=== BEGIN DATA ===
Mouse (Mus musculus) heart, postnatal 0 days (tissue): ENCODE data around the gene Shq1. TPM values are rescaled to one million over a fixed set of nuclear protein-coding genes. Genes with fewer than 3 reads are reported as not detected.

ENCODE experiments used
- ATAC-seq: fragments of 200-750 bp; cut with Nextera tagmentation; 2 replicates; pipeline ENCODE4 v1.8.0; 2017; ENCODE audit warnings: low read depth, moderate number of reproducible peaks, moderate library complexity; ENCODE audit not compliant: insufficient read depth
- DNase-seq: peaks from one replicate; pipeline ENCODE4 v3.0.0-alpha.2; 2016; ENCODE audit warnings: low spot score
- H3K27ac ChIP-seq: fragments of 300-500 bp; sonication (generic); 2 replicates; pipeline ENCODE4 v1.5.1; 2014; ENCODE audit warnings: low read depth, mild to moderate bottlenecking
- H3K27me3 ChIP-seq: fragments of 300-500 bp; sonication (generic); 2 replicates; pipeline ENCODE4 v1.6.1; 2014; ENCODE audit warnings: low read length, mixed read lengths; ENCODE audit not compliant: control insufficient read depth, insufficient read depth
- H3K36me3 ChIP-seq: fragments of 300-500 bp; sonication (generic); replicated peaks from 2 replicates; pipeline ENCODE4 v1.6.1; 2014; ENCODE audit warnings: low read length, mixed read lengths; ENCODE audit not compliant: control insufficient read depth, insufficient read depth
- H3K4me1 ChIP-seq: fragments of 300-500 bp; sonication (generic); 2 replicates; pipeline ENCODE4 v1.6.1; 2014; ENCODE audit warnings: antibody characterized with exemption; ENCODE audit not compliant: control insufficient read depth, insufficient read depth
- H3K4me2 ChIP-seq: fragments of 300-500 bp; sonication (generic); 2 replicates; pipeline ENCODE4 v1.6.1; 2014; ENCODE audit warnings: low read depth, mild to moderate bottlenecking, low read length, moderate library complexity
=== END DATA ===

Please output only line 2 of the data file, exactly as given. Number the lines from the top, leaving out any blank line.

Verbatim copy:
ENCODE experiments used